US President Donald Trump is mulling cutting off all military aid to Pakistan because 'Washington is being ripped off by Islamabad', claims a Foreign Policy report.
As Trump reviewed an array of options for a strategy on Afghanistan with his top national security aides at Camp David, he made no decision on whether he would commit more troops to America’s longest war. Committing more troops would also significantly affect the United State's relationship with Pakistan.
Pakistan wants credit for terror fight, not money, Gen Qamar tells CENTCOM chief
The FP report quoted a White House official as saying that "the President thinks we're being ripped off by Pakistan. The president wants to cut off all military aid to Pakistan. That's part of the strategy".
The official further said that the Department of Defence view Pakistan and the United State's relationship as 'troubled'.
During the discussions at Camp David, there were differences of opinion over taking a harder line on Pakistan for failing to close Afghan Taliban sanctuaries and arrest Afghan extremist leaders. US officials say the Afghan Taliban are supported by elements of Pakistan’s military and top intelligence agency, a charge Islamabad denies.
Pentagon has already frozen support to Islamabad under the coalition support fund, which provides Pakistan with payments to finance counter-terrorism operations. Mattis claims he could not find evidence that Pakistan had taken enough action against the Haqqani network.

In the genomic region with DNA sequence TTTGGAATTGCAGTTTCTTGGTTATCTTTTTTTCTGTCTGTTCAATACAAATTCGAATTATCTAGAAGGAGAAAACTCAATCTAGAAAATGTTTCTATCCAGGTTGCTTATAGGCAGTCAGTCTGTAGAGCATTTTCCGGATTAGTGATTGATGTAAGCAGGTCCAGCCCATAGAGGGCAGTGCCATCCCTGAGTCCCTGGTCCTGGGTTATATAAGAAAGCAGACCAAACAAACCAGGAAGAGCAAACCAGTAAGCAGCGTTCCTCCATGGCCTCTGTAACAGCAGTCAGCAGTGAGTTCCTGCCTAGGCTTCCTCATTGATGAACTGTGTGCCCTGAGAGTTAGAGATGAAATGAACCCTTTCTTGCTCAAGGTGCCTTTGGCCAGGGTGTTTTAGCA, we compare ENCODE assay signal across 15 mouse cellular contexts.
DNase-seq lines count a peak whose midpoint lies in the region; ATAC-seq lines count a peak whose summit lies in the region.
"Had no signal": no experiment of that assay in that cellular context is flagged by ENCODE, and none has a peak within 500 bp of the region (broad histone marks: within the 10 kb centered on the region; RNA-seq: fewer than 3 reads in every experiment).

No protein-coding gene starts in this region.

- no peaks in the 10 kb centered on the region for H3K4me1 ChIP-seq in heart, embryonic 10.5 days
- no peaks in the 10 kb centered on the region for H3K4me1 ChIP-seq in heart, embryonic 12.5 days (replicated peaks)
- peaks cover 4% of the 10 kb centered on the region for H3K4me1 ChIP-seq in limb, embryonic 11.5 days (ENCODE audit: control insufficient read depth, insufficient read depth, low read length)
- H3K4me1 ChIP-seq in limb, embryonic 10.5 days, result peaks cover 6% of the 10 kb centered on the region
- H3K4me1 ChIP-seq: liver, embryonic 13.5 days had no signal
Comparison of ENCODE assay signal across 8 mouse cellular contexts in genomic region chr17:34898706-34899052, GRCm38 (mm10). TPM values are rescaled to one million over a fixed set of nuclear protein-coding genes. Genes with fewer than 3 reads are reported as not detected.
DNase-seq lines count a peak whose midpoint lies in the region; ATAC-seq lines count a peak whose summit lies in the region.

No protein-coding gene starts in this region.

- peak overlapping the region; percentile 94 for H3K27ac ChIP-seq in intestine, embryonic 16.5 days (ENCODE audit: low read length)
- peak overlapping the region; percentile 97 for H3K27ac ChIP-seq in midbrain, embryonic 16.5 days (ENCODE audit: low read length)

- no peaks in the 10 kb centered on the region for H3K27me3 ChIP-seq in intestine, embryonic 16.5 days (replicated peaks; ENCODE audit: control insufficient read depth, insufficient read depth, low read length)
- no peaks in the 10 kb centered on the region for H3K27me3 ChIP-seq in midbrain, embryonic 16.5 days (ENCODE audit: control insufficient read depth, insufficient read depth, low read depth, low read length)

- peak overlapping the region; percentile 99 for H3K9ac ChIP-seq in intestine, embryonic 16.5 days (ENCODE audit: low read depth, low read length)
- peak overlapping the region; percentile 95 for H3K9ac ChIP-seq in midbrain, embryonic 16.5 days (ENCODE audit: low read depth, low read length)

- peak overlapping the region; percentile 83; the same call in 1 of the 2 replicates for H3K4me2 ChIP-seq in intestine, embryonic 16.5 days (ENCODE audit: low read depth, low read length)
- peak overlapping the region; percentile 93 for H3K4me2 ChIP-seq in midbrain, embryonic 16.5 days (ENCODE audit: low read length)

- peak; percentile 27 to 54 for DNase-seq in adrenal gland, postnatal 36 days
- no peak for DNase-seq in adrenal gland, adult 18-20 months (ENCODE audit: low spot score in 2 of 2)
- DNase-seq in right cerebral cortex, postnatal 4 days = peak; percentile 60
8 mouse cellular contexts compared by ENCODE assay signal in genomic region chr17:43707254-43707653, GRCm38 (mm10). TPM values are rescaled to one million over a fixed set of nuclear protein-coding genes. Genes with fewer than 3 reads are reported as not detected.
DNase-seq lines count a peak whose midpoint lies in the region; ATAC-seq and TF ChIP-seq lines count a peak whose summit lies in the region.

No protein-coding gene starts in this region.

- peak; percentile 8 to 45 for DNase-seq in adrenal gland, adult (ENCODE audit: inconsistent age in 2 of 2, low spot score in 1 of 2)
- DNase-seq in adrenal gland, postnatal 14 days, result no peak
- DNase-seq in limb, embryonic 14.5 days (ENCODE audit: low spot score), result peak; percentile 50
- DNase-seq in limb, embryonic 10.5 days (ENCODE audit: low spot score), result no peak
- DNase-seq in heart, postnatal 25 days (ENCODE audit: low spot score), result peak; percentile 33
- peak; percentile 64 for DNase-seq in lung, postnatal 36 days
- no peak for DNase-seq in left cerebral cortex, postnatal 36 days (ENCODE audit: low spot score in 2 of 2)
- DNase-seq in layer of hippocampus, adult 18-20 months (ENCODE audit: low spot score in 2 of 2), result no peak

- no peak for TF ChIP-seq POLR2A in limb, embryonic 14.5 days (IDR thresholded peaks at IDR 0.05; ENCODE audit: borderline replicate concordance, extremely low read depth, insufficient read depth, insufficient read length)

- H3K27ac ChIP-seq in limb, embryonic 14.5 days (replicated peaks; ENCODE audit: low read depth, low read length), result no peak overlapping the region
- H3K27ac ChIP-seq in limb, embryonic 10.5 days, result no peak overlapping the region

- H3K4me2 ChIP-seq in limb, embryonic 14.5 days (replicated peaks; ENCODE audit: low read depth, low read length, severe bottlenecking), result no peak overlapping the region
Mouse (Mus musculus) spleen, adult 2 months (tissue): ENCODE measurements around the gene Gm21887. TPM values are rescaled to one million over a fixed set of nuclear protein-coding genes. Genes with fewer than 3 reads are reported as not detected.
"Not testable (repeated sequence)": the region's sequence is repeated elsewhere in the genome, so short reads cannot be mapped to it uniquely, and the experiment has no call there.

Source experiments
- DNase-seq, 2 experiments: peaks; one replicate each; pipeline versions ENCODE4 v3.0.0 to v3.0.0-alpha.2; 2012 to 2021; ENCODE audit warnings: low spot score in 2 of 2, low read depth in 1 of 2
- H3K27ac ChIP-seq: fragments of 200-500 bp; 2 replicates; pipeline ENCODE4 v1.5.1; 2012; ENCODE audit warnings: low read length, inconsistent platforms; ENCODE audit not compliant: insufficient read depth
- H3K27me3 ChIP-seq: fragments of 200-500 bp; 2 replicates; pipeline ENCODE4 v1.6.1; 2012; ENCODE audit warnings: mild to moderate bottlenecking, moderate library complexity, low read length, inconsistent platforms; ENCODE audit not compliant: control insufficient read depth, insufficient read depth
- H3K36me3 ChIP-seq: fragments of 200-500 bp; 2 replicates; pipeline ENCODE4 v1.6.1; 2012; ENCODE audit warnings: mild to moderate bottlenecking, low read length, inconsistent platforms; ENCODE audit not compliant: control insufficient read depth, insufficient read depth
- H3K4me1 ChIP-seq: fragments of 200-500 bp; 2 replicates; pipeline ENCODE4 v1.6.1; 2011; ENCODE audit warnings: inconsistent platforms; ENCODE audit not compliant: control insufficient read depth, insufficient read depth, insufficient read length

Amid relentless criticism of Pakistan from the Trump administration, army chief General Qamar Javed Bajwa has told a top US military commander that Pakistan doesn’t need aid, all it wants is acknowledgement of its efforts in the fight against terrorism.
Trump makes no decision on Afghanistan strategy
“More than financial or material assistance, we seek acknowledgement of our decades-long contributions towards regional peace and stability, understanding of our challenges and most importantly the sacrifices the Pakistani nation and its security forces have rendered in [the] fight against terrorism and militancy,” he told Centcom chief General Joseph L Votel during a meeting at the GHQ on Friday.
Pakistan argues that it has done a great deal to help the US in tracking down terrorists and points out that it has suffered hundreds of deaths in militant attacks in response to its crackdowns.
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